“If Jesus is really the Messiah, and if he is so important, why doesn’t the Torah speak of him at all?”
Answer: “You would be surprised to see how many passages and concepts actually point to Jesus the Messiah in the Torah. But before you question my beliefs, are you aware that the Torah doesn’t say much about the ‘traditional’ Jewish Messiah? Does this mean that the Messiah is unimportant to traditional Judaism? And the Torah says nothing about the Oral Law. What does this imply? You might want to think twice about your argument here.” (See Answering Jewish Objections to Jesus, vol. 3, pp. 3-13.)
“Nowhere in the Hebrew Bible are we told that we must ‘believe in the Messiah.'"
Answer: “This is hardly an accurate statement, and it is not even in harmony with Jewish tradition. Believing in God, his prophets, and his Messiah is basic to the biblical faith, while one of the thirteen principles of the Jewish faith as articulated by Maimonides (Rambam), is that we must believe in the coming of the Messiah, awaiting him every day with unwavering faith.” (See Answering Jewish Objections to Jesus, vol. 3, pp. 13-17.)
“Isaiah 7:14 does not prophesy a virgin birth! And it has nothing whatsoever to do with Jesus, since it dealt with a crisis 700 years before he was born.”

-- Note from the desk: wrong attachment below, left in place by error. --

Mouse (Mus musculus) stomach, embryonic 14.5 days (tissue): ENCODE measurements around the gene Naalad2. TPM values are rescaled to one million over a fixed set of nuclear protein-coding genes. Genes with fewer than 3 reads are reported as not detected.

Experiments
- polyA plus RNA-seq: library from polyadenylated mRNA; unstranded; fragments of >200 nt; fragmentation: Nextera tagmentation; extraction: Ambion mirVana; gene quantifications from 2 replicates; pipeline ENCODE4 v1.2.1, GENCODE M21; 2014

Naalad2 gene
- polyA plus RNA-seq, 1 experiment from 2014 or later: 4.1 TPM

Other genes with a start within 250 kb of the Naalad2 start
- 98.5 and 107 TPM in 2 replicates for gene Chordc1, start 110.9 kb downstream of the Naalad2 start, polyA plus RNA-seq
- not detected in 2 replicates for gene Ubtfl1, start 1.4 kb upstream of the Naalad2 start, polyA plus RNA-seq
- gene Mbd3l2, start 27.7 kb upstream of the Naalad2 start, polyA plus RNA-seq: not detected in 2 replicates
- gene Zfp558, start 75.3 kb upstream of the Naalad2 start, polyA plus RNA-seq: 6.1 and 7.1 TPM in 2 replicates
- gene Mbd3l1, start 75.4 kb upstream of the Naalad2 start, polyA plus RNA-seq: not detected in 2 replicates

Answer: “Although biblical scholars of varied religious backgrounds continue to debate the precise significance of Isaiah 7:14 (Jewish scholars disagree among themselves, as do Christian scholars), the overall meaning is clear: The prophet speaks of a supernatural event of great importance to the House of David, apparently the birth of a royal child. When read in the larger context of Isaiah 7-11, it is not difficult to see how Isa 7:14 was taken to be Messianic. Matthew therefore had good reason to cite this passage with reference to the birth of Jesus the Messiah. But you have raised some fair questions, so let’s look at them in a little more detail.” (See Answering Jewish Objections to Jesus, vol. 3, pp. 17-32.)
“Isaiah 9:6 does not speak of a divine king (or Messiah).”
Answer: “The most natural, logical, and grammatically sound translation of Isaiah 9:6 is: ‘For a child has been born to us, a son has been given to us, and the government shall be on his shoulder, and his name is called, Wonderful Counselor, Mighty God, Father Forever, Prince of Peace’ (my translation). This is in harmony with other verses in our Hebrew Scriptures that point towards the divine nature of the Messiah, and the names of the child should be taken as descriptive of the Messiah himself.” (See Answering Jewish Objections to Jesus, vol. 3, pp. 32-49.)
This material is reprinted with permission. Adapted from Dr. Michael L. Brown’s book series Answering Jewish Objections to Jesus.
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